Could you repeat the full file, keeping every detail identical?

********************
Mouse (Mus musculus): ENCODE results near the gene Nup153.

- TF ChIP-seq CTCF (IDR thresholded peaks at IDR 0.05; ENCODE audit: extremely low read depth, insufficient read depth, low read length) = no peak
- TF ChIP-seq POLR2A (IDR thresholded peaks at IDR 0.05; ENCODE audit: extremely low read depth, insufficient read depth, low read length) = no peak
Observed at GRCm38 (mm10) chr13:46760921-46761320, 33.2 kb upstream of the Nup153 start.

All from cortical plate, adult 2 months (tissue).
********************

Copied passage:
Mouse (Mus musculus): ENCODE results near the gene Nup153.

- TF ChIP-seq CTCF (IDR thresholded peaks at IDR 0.05; ENCODE audit: extremely low read depth, insufficient read depth, low read length) = no peak
- TF ChIP-seq POLR2A (IDR thresholded peaks at IDR 0.05; ENCODE audit: extremely low read depth, insufficient read depth, low read length) = no peak
Observed at GRCm38 (mm10) chr13:46760921-46761320, 33.2 kb upstream of the Nup153 start.

All from cortical plate, adult 2 months (tissue).